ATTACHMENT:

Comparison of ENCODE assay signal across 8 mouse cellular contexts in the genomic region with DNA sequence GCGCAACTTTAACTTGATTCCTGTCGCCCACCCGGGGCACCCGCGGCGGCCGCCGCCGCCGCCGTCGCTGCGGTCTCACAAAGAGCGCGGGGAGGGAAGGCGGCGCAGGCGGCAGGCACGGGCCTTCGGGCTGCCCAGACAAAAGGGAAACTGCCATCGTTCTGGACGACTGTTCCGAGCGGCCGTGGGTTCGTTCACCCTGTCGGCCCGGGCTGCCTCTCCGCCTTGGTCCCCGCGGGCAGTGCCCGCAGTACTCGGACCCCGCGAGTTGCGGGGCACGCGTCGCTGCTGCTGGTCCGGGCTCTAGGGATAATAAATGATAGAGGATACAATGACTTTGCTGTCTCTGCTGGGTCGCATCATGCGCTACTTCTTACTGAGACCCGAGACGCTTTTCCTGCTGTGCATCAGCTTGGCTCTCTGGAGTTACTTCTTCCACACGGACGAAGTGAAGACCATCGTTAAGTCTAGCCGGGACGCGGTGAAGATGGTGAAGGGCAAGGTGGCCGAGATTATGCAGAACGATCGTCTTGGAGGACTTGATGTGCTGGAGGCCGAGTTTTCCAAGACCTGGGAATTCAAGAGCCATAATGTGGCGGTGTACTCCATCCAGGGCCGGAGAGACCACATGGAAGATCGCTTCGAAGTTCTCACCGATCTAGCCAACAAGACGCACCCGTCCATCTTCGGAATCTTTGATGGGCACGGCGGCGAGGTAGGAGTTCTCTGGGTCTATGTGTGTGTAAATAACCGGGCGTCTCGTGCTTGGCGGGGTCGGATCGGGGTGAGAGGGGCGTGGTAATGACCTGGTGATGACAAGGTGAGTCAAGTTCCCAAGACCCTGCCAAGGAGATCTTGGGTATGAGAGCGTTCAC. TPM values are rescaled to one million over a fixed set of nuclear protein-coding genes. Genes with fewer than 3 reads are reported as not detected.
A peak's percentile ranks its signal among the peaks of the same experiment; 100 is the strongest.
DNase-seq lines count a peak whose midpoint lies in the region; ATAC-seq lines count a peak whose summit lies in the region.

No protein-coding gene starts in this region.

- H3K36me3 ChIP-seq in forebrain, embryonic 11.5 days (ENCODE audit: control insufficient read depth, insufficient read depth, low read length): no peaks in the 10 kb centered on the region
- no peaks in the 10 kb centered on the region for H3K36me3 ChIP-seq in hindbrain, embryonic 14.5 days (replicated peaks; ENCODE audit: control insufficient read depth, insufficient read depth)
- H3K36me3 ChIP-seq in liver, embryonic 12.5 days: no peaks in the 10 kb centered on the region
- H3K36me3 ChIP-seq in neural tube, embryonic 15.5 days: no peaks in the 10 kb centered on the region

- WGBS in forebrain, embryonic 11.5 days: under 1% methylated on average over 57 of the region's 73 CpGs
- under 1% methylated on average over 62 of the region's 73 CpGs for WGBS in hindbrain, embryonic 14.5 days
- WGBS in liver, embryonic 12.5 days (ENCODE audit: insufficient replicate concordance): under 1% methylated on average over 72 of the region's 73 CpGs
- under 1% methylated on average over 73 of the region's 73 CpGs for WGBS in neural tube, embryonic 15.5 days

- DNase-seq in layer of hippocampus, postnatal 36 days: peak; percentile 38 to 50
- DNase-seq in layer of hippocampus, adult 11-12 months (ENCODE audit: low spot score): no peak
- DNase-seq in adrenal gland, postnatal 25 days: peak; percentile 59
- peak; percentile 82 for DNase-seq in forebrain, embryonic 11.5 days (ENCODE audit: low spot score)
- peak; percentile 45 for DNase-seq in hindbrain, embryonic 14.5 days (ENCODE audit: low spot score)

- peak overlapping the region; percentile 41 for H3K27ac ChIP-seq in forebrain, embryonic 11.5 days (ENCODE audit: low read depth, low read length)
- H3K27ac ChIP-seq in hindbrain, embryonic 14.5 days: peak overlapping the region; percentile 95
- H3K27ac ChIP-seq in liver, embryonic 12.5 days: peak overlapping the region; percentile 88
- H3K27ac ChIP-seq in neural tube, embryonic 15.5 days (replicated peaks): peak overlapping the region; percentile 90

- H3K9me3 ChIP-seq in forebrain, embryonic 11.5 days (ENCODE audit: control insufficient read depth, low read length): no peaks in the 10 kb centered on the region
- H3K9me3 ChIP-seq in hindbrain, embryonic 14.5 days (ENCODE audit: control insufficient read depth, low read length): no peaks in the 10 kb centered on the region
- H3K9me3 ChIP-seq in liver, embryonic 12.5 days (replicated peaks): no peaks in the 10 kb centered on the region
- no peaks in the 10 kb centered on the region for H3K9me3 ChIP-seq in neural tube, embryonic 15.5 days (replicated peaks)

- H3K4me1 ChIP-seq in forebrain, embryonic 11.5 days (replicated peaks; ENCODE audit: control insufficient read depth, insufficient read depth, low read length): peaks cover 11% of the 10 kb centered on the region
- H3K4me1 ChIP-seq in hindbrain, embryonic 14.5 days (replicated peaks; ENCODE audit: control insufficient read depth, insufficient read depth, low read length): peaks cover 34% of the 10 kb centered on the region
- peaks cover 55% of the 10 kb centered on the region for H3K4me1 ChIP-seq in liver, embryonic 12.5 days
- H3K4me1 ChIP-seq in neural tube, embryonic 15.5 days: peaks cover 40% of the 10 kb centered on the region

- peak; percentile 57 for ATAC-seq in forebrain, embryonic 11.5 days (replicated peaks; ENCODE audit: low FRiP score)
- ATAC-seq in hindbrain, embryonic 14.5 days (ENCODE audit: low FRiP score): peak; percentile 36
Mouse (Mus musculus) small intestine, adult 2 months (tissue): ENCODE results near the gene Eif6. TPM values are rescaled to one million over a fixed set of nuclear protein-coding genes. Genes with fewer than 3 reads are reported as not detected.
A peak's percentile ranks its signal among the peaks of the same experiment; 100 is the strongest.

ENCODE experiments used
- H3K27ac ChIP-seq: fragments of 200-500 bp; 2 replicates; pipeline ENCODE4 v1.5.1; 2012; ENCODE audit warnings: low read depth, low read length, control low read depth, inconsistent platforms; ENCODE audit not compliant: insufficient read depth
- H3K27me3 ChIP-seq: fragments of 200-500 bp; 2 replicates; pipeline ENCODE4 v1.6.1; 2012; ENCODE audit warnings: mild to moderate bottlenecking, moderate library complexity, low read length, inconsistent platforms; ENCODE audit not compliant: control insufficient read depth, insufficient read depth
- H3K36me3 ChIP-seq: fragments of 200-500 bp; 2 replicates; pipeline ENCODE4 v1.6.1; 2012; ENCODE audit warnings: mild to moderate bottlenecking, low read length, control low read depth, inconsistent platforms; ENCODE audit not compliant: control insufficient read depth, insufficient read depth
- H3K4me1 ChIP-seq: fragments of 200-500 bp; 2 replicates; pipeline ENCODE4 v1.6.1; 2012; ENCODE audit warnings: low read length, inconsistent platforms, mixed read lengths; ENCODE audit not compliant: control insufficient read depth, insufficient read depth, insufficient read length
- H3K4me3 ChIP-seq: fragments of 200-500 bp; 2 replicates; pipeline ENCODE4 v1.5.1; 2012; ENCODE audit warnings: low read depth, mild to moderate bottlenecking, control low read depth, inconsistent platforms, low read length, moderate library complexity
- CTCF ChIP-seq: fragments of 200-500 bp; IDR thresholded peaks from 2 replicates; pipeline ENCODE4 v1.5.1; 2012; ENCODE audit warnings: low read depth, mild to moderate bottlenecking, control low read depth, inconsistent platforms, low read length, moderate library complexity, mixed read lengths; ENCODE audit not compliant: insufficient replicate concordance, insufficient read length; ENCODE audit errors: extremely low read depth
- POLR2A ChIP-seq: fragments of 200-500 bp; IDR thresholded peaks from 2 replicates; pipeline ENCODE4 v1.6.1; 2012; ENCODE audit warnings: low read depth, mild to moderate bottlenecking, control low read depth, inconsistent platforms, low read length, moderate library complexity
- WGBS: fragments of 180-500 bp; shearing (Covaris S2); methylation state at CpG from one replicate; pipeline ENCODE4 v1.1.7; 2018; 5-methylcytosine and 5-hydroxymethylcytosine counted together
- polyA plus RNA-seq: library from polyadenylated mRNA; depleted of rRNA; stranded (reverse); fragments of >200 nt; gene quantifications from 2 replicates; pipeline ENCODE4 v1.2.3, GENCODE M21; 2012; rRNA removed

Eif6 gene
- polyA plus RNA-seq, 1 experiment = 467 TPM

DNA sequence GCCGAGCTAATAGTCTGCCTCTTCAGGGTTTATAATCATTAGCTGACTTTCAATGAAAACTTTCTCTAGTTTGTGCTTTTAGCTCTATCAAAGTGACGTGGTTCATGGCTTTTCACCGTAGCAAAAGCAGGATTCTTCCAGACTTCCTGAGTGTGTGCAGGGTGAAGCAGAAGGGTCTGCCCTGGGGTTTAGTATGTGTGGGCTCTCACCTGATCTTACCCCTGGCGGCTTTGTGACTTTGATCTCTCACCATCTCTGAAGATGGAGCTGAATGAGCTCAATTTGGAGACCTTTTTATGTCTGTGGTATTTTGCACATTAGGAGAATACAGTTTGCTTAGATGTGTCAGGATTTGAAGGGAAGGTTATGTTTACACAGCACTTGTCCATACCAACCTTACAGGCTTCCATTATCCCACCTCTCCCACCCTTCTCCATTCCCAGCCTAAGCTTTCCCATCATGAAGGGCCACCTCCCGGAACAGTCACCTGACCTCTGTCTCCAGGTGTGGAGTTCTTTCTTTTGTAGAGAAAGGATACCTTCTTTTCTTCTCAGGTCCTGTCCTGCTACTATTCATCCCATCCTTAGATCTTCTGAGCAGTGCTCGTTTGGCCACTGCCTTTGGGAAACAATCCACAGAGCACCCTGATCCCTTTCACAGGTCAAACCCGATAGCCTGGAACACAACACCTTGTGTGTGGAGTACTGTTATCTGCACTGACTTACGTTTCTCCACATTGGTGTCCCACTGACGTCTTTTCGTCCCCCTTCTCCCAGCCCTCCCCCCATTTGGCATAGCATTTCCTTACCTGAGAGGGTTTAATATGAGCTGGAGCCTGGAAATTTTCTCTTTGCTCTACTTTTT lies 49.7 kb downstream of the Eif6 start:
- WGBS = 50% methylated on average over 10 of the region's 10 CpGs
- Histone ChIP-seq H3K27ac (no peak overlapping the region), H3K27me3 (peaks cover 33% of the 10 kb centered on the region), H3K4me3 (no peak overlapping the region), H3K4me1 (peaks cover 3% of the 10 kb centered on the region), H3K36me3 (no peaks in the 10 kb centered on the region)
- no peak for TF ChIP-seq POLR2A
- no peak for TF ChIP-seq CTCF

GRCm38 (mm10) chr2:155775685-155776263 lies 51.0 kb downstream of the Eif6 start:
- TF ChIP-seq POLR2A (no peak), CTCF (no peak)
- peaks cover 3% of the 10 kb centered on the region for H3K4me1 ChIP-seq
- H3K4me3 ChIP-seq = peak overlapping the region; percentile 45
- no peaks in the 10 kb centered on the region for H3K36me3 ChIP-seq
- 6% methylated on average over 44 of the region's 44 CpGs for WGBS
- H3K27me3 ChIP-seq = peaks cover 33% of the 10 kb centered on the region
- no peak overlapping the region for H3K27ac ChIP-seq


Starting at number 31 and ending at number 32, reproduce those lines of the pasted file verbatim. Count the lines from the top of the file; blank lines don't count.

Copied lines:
- ATAC-seq in hindbrain, embryonic 14.5 days (ENCODE audit: low FRiP score): peak; percentile 36
Mouse (Mus musculus) small intestine, adult 2 months (tissue): ENCODE results near the gene Eif6. TPM values are rescaled to one million over a fixed set of nuclear protein-coding genes. Genes with fewer than 3 reads are reported as not detected.